Arrival Day! Just how much has the world changed?

We have only 170nm to go before reaching Charleston. With any luck we will arrive within the next 24 hours.

We’ve talked about the fact that our re-introduction into “the real world” may come as quite a shock, and that we’ve probably not appreciated our past two months in Barbuda enough. We’ve read all the news, but we suspect that until you actually have to deal with “stay at home orders”, wearing masks, and social distancing on a daily basis, you can’t really understand just how much things have changed.

So, we’ll reach out here and ask for some suggestions.

– What should we expect?
– Should we try to avoid meetings with friends and family?
– How safe do you feel going out for groceries and other supplies? – Are you wearing masks? When?
– What supplies are difficult to find?

BTW – I think we lean hard towards the “be extremely careful” side of the spectrum.

Perhaps many have learned to deal with COVID-19 and are “moving on”, but we think it’s crazy that many states are loosening restrictions before meeting any of the criteria that have been published by the federal government. It’s equally unbelievable that the guidelines developed by the CDC are not being published. And, I’m sorry if this is a touch political, but how bizarre is it that Trump is actively encouraging states to reopen now, before they meet any/most of the criteria that he personally announced.

Honestly, I wish I could have found a way to stay away!!

Please do let us know if you have any suggestions.

Thanks!!

9 Comments

  1. You are right to think things are not being handled well here, they are not. Try “Instacart” for $10 a month or $100 a year to have groceries etc. delivered from a number of stores. In Charleston it looks like these would be Costco, BJs, CVS, Aldi, and Publix. Prices are sometimes a little higher but it is a good place to start until you figure out what is safe and what is not.

    Liked by 1 person

    1. Thanks Mark! Will put these suggestions to work sooner rather than later. People down here seem to think they’ve gotten the all clear sign. I suspect they will change their minds in a couple of weeks.

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  2. Here in Charleston (at least on the Mount Pleasant side), most people are not wearing masks when outside. Outside dinning has opened again…but I haven’t partaken of any food services yet…and probably won’t for awhile. At Whole Foods, they restrict the number of people in the store at one time. They offer masks if you don’t have one. They ask that you wear a mask inside the store, but don’t mandate it. About 80% of the people wear masks when I’ve been there. Harris Teeter is a bit more relaxed. Both places disinfect carts between shoppers. I carry hand sanitizer with me when out and use it after I touch almost anything. We also bring disinfectant wipes with us when we go out.

    Hard to find items are TP (weird!), paper towels, bleach, disinfectant wipes. Whole Foods has a fair supply of foods, but meats are in short supply, so you’ll be able to get meats, but maybe not the cuts you like. We’ve had a hard time getting pork loin, boneless chicken breasts, and a few other cuts at times. All the loose foods such as nuts, dried fruit, self portions of olives, etc are shut down.

    Most South Carolinians seem to have a pretty relaxed attitude…perhaps too relaxed. The virus hasn’t hit as hard here yet as it has in the Northeast, FL, and GA.

    Liked by 1 person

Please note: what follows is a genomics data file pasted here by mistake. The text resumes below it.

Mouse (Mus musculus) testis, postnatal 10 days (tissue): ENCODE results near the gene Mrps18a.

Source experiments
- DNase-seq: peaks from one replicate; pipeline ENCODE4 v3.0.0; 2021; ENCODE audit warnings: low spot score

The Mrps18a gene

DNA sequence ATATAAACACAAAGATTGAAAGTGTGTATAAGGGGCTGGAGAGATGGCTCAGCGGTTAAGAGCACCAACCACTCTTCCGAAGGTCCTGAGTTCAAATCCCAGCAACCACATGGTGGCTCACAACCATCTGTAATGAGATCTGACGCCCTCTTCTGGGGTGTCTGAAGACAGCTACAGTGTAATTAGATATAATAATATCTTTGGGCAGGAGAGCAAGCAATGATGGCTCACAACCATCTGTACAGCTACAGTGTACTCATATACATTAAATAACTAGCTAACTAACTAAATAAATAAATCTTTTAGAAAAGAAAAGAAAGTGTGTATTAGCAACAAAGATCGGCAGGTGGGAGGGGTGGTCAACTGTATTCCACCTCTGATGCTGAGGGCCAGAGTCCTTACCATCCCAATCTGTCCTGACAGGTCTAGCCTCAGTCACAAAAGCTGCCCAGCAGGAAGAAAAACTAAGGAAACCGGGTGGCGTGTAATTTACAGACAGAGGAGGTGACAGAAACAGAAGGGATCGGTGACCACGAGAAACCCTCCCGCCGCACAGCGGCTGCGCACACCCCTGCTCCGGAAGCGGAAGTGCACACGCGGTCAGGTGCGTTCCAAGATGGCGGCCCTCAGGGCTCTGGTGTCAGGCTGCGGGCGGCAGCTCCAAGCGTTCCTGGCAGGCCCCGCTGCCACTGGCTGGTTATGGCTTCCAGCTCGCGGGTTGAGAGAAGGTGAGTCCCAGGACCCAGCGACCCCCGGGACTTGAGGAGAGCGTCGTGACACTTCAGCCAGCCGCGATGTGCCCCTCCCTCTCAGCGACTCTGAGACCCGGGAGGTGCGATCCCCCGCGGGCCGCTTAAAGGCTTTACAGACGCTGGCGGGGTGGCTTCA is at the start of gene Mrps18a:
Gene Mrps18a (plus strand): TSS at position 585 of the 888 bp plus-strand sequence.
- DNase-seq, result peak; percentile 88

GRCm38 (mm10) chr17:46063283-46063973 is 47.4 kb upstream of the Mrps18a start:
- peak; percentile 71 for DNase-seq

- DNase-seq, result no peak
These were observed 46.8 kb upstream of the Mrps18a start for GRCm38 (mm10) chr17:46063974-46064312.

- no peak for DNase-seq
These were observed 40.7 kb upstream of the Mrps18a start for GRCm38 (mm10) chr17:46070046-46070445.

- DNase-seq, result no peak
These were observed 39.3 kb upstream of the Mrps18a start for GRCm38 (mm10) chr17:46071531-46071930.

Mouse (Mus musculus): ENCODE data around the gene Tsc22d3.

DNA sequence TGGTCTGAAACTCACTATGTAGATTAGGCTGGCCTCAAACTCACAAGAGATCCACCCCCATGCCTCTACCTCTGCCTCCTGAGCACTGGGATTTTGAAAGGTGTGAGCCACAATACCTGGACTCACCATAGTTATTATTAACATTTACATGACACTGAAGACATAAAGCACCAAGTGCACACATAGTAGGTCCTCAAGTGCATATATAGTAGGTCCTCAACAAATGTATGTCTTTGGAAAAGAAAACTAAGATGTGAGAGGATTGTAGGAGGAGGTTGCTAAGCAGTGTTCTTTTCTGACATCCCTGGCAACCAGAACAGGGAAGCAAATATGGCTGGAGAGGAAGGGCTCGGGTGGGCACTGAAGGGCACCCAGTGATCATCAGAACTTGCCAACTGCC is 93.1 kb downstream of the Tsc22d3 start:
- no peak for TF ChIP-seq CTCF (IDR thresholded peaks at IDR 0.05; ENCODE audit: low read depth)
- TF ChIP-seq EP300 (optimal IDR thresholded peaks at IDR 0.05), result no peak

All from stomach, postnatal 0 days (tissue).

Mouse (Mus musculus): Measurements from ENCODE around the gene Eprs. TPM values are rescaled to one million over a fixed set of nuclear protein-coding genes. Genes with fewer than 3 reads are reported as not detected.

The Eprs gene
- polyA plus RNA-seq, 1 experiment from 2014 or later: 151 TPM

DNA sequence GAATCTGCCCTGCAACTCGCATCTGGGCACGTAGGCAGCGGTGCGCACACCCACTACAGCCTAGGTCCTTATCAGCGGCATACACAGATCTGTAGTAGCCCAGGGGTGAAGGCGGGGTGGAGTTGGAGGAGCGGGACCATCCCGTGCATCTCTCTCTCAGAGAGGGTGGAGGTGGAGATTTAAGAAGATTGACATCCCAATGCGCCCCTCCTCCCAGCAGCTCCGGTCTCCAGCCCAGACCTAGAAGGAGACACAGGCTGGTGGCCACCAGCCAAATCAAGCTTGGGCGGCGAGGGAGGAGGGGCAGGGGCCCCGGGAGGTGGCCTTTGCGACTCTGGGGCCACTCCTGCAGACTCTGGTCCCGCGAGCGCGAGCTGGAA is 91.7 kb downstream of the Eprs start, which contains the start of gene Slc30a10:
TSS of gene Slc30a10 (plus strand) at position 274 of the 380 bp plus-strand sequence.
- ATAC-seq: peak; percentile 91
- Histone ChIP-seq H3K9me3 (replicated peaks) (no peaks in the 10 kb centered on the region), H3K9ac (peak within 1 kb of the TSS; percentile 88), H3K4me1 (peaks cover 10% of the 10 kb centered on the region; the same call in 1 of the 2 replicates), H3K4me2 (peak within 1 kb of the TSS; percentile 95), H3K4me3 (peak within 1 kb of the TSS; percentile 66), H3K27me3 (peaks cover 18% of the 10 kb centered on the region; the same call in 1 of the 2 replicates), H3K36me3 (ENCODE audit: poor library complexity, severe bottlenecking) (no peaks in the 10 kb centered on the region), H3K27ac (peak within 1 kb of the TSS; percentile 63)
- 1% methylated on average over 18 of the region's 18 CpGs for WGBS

3. We go out when necessary. In Contra Costa County, everyone is required to wear a mask. I wear gloves as well because I would never touch my face with gloves on. Stores here limit how many people are in at one time and usually have someone at the door managing it. There are 6’ marks outside most stores so if you are standing in line you should be 6’ apart. 6’ is supposed to be the magic number to avoid respiratory transmission. At stores with carts do not take one from the parking lot, you take it from the clean carts by the door. When you are done with the cart you leave it near the person who is cleaning them for the next person. There are limits on paper goods and I believe in your area chicken is hard to get. I carry a bottle of hand sanitizer to use once I get in my car or leave a place where others are. The very best thing you can do is wash you hands when you first get back to the boat. Here restaurants and non-essential retail are closed for browsing but many have online ordering and curbside pickup.

    Sorry for the long message. I’m just trying to describe life here, right now. All that said I am sure South Carolina is nowhere near as stringent. So that mean if you understand the risk, you will have to be even more vigilant as the strangers you will encounter will not be.

    Liked by 1 person

  4. We are meeting you on the dock with face masks, rubber gloves and sanitizers! You’ll be all set. Beware of ANYONE not wearing a face mask in Public…….

    Liked by 1 person

  5. Welcome back to the NEW REALITY. Life is very different now. Yes – folks should wear masks and gloves when out of their “safe place” and stay 6 feet away (social distance”) from anyone you don’t know. Stores are difficult and low on inventory in general.. Impossible to find masks, sanitizing wipes, toilet paper & paper towel.. Groceries stores are low on lots of food & may restrict the quantity you can buy. Most restaurants are order ahead & take out only. Some states are loosing up the restrictions but the smart folks are still wary of this pandemic.

    Liked by 1 person

    1. Thanks Dick. Things down here appear to be very loose. We’ve seen crowds in restaurants, bars, and at the beaches. Very few masks. Unbelievable to us. Their daily infection rate has declines very little from its peak. What are they thinking??

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